How that’s good for the UK is something I need explained.
Because one thing is certain – the easiest way to make all of Europe agree on one thing is to excite their national interests against the UK’s, everybody’s favorite enemy.
Do the Brits really expect everybody to turn on the French or even the Dutch after last week’s votes? Do they expect the rest of Europe to come and tell the French to stop their silly whining, shut the fuck up, or else?
The visionary French, inspirers and builders of the Europe as it exists, have legitimacy to be pains in the ass, a privilege they certainly use and abuse. The whiny Brits are pains in the ass, full stop. Europe has ALWAYS been a political project from the start, and if you still believe that it’s a purely economic union, well get rid of the past 30 years of politicians that have lied to you about that.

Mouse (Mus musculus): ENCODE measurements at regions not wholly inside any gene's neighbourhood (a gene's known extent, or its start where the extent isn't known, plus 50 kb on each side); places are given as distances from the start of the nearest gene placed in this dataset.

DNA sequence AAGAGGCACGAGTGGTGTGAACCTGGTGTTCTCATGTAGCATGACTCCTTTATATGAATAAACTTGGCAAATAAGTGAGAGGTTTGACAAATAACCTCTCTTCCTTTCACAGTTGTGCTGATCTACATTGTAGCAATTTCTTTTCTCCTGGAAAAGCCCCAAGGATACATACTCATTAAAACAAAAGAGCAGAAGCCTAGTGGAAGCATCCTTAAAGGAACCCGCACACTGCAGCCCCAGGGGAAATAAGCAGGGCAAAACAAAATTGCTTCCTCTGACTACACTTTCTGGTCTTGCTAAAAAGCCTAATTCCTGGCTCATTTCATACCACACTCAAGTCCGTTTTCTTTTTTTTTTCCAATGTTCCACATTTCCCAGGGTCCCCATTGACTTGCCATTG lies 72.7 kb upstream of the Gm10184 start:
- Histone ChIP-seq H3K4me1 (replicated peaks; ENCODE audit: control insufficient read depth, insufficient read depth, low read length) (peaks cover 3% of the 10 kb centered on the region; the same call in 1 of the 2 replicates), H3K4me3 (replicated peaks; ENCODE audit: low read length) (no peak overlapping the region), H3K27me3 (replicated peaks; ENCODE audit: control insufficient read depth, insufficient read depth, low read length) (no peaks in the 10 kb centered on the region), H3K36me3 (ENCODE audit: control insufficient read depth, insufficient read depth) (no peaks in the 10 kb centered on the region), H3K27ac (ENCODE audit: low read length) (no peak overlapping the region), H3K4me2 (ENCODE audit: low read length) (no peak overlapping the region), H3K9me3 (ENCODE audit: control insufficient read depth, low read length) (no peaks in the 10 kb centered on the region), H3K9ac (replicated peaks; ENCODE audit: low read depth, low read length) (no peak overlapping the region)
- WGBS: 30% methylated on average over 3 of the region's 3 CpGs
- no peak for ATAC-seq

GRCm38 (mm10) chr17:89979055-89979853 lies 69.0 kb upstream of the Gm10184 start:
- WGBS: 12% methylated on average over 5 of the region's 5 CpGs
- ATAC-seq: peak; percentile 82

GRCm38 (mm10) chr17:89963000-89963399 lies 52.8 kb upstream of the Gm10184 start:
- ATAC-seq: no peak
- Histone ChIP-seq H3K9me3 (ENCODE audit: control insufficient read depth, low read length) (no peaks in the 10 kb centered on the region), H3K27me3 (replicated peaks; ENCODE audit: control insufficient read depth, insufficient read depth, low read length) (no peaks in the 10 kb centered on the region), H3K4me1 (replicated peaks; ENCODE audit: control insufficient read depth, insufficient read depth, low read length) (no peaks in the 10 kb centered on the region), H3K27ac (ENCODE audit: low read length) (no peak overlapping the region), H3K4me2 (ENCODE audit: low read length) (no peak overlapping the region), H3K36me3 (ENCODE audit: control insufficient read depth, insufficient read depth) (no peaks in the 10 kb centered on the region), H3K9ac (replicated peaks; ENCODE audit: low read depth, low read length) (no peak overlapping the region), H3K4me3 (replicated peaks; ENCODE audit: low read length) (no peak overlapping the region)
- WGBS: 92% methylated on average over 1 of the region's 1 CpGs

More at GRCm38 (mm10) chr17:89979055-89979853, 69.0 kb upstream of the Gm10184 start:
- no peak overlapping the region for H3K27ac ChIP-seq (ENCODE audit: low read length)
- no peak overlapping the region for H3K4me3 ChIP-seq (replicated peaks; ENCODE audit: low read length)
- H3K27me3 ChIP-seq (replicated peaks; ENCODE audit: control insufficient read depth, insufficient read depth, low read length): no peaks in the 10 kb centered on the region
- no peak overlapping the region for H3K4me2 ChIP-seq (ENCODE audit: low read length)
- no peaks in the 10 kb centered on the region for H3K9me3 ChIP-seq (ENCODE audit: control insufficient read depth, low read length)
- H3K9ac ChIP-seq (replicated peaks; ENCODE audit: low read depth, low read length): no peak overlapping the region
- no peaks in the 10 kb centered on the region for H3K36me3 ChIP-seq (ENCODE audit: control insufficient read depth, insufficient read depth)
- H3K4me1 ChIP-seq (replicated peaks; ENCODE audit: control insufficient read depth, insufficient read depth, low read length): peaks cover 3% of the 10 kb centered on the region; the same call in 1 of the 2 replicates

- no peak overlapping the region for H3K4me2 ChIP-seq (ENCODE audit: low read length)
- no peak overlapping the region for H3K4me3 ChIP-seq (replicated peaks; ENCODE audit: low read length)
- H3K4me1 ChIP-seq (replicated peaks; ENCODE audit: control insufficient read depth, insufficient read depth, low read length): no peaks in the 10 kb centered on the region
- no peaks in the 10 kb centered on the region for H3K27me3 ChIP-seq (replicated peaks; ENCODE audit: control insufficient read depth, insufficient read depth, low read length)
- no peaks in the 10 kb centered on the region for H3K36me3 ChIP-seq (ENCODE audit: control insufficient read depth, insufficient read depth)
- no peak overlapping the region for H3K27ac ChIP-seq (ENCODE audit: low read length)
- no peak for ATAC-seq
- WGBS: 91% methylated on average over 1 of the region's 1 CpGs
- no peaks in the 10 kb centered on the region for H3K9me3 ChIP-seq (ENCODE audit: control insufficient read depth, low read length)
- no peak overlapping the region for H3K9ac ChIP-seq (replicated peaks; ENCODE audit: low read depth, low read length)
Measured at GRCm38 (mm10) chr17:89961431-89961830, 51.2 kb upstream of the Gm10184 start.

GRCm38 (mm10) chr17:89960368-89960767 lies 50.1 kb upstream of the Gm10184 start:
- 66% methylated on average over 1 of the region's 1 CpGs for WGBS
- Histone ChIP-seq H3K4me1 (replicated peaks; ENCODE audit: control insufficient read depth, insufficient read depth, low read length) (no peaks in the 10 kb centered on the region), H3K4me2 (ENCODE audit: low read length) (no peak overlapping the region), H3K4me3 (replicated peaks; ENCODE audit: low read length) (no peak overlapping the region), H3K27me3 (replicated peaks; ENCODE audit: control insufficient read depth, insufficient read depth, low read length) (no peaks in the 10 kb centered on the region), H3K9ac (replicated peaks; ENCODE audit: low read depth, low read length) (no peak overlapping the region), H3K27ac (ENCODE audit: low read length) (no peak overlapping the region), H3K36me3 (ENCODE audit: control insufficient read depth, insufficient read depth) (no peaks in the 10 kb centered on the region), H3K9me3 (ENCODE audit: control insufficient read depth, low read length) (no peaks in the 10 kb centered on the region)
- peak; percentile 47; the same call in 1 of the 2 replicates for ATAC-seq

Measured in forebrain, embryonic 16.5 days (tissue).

Remember how everybody was hoping to use a rejection of the Constitution by the UK as an excuse to kick them out?
And that’s how it still will be:
European Union leaders on Friday piled pressure on Tony Blair to surrender part of the UK’s controversial EU budget refund or risk plunging Europe into deeper political turmoil.
The prime minister risks finding himself isolated in his rejection of a surprise deal on the new seven-year EU budget at an EU summit on June 16-17.
The comprehensive rejection of the EU constitutional treaty by France and the Netherlands in the past week has lent new urgency to European leaders’ attempts to strike a budget deal, and solidified the opposition to Britain’s position.
Did they seriously expect anything else?
I’ve written about this several times, so please don’t accuse me of the similar sin of loving to hate the Brits (despite my occasional rants!): either we start talking and forcing ourselves to compromise and find solutions, or we’ll ALL end up being irrelevant.